tap_coordinates(x, y)
double_tap_coordinates(x, y)

In order to use these functions you need to use iCuke from:


Don’t forget to use –recursive flag when you clone it:

git clone --recursive git://

After building and installing the iCuke gem you need to


instead of:


Example of usage

In your feature-file:

 Given "myApp.xcodeproj" is loaded in the simulator

Scenario Outline: User try to login with different invalid credentials with valid signs
 When I am in "Account" section
  And I paste in username "<user>"
  And I paste in password "<pass>"
  And I tap Login button
 Then I will see alert dialog

 | user            | pass      |
 |   | test      |
 | 123456          | qwertyui  |
 |        | ... €<>   |

Step definitions:

When /I am in"(.*)" section/do |section|
 wait_for_element_by_type_and_label("UINavigationItemView", section)

When /I paste in username "(.*)"/do |user|
 label ="E-mail"
 assert(get_all_static_texts().include?(label), "No text field with label #{label} was found")
 paste_clipboard_to_text_field("UITextFieldLabel", label)

When "I tap Login button"do

Then "I will see alert dialog"do

Testing both iPhone and iPad
If you’re testing a universal app that runs on both iPhone and iPad I recommend writing different scenarios for the platforms. iPad in landscape mode is most likely to reuse most of code you have written for iPhone. Place them in different feature files and tag them with e.g. @iphone respective @ipad tags.

In your env.rb file:

$PLATFORM ="iphone"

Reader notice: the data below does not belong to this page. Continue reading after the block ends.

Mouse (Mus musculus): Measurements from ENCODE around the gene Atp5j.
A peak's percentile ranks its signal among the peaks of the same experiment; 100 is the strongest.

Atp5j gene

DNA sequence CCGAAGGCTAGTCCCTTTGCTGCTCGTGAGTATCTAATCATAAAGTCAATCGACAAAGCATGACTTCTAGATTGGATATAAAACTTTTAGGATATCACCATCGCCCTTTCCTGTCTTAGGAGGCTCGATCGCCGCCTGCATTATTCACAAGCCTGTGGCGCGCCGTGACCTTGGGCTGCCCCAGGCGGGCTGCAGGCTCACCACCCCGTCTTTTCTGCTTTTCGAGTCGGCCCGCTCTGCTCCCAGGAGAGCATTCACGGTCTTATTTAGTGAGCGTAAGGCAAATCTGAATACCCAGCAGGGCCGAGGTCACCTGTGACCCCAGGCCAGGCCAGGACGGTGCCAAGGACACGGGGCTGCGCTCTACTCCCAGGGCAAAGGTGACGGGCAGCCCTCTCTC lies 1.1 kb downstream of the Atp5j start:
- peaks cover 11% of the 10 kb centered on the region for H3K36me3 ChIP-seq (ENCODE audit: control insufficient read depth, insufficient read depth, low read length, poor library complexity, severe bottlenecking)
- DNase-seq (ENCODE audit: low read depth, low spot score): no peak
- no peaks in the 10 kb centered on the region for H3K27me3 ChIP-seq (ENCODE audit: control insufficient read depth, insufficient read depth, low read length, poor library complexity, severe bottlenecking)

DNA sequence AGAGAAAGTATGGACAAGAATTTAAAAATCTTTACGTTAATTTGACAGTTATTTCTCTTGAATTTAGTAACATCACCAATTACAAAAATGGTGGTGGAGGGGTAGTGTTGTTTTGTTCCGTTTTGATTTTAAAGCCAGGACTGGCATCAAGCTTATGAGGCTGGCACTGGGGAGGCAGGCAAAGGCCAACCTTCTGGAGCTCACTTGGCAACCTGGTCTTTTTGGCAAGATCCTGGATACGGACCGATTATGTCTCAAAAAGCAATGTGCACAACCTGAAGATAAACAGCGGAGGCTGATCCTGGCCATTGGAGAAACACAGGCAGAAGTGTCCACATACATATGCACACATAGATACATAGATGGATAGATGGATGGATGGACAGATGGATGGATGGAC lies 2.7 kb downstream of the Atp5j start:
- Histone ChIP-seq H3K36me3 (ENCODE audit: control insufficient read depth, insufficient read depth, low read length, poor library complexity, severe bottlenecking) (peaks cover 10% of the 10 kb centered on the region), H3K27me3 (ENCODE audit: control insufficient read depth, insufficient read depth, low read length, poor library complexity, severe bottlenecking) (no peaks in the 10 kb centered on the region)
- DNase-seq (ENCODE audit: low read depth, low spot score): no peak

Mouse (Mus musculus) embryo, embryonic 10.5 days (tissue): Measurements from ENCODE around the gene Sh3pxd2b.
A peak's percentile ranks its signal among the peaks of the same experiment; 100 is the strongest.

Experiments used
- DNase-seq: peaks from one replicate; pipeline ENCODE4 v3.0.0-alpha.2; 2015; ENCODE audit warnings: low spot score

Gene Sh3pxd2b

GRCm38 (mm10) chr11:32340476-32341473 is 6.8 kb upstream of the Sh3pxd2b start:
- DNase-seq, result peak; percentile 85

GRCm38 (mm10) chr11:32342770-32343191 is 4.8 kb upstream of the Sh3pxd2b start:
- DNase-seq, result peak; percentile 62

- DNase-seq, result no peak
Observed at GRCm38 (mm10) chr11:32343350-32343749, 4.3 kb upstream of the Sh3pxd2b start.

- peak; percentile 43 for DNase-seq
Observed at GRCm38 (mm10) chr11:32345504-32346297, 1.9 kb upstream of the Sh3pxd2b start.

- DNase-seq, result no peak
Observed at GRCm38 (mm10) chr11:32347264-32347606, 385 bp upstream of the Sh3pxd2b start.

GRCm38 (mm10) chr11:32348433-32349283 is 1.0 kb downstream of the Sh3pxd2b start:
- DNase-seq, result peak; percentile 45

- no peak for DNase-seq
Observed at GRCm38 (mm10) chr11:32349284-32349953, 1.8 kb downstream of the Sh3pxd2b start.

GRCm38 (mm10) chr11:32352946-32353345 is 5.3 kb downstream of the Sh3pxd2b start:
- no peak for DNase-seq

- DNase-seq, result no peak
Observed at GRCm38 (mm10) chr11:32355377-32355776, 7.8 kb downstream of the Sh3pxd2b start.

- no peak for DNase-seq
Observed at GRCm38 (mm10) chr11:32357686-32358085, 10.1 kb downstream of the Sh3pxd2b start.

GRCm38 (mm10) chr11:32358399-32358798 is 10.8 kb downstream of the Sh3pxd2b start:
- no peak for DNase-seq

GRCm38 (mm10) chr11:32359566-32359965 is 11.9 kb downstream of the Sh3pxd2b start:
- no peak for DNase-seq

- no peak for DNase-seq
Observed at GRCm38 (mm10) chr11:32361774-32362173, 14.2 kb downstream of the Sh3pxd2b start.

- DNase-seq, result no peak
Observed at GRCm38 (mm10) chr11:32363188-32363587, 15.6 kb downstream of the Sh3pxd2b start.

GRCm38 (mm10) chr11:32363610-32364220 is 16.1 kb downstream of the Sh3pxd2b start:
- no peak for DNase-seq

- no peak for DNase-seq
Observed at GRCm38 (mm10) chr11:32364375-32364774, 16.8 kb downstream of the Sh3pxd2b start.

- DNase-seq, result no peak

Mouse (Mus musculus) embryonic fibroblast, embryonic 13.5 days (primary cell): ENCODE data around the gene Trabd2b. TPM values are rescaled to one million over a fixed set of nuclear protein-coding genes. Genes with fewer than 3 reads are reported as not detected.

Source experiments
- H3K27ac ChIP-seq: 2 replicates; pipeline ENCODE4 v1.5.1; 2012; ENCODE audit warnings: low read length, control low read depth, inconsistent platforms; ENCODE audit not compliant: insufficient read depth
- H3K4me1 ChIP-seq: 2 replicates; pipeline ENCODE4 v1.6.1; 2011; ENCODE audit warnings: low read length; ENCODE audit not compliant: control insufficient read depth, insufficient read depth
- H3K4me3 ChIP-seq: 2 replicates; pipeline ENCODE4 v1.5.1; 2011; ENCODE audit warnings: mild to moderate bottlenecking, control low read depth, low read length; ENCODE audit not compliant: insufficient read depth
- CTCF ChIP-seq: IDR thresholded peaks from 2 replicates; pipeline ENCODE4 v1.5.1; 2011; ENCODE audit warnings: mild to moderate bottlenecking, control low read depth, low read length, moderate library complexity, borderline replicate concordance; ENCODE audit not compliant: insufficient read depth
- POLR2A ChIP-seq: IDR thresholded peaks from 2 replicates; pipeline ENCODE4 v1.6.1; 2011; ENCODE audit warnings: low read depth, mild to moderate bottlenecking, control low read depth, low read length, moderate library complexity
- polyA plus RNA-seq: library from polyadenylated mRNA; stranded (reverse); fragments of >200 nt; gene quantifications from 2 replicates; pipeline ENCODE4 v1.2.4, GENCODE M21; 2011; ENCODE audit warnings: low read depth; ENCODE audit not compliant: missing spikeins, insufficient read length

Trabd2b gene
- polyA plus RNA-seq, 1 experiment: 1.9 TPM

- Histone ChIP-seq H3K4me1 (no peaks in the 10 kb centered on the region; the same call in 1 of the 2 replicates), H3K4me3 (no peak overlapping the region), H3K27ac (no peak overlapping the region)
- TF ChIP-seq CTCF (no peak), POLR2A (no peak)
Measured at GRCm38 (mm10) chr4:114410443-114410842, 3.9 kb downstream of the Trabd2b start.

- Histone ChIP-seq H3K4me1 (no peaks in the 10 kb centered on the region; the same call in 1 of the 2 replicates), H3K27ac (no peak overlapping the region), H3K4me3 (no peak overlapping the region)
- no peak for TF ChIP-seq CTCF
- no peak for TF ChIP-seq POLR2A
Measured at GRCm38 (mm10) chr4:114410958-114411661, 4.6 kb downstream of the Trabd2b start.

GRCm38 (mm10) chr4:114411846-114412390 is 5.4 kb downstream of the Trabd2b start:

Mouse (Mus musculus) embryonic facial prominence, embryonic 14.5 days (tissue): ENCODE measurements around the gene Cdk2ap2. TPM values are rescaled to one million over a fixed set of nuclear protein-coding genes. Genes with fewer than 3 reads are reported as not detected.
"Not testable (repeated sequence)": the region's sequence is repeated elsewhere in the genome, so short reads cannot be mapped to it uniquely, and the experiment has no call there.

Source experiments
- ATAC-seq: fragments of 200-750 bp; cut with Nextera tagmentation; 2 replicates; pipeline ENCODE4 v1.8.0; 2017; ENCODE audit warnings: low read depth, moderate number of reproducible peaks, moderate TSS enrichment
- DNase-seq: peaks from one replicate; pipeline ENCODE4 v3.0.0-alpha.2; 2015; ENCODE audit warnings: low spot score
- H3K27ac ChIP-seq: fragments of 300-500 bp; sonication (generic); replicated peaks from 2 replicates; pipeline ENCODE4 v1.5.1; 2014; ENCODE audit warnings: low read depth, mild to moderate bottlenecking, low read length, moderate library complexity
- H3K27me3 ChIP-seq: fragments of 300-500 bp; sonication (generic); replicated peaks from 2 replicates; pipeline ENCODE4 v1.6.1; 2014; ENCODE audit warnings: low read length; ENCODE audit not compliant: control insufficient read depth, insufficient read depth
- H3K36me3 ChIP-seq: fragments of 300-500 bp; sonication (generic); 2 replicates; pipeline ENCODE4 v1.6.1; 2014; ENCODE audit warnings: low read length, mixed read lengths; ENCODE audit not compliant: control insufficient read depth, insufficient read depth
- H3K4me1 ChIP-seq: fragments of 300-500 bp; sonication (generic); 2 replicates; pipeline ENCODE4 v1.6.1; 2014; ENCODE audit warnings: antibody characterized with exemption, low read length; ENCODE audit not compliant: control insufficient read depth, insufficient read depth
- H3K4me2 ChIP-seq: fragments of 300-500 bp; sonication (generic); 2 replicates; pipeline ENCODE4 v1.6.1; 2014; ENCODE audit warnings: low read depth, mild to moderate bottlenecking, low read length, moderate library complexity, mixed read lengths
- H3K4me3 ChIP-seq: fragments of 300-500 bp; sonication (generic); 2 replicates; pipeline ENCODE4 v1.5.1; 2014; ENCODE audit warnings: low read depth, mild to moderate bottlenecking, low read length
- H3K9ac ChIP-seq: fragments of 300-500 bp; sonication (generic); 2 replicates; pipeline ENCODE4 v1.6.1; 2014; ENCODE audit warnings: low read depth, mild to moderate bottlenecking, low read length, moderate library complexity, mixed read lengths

$PLATFORM ="ipad"

 $PLATFORM ="iphone"

Use in your feature files:

Given I have started application


Given "I have started the application"do
# ... some code
 Given ""myApp" from "myApp.xcodeproj" is loaded in the #{$PLATFORM} simulator"
# ... more code

If you wants to run iPad simulator in landscape mode:

def switch_ipad_to_landscape
 if(get_ipad_orientation == PORTRAIT)

whereget_ipad_orientation is some application specific method to decide if the simulator is in portrait or landscape mode.

Running iCuke tests on Hudson server

It’s really nice to be able to run your test suite at given intervals, or when you commit to the source code repository. To run your iCuke tests on Hudson (which is a popular continuous integration build server) you must start your iPhone simulator from a terminal window. This is easiest to do by launching an AppleScript from Hudson.

Below are two scripts, one AppleScript and one shell script, that I used to run my iCuke tests from Hudson.

– run_cuke.scpt

-- run_cuke.scpt
tell application "Finder"
set my_folder_path to container of (path to me) as text
set posixPath to POSIX path of file my_folder_path
set scriptPath to posixPath &""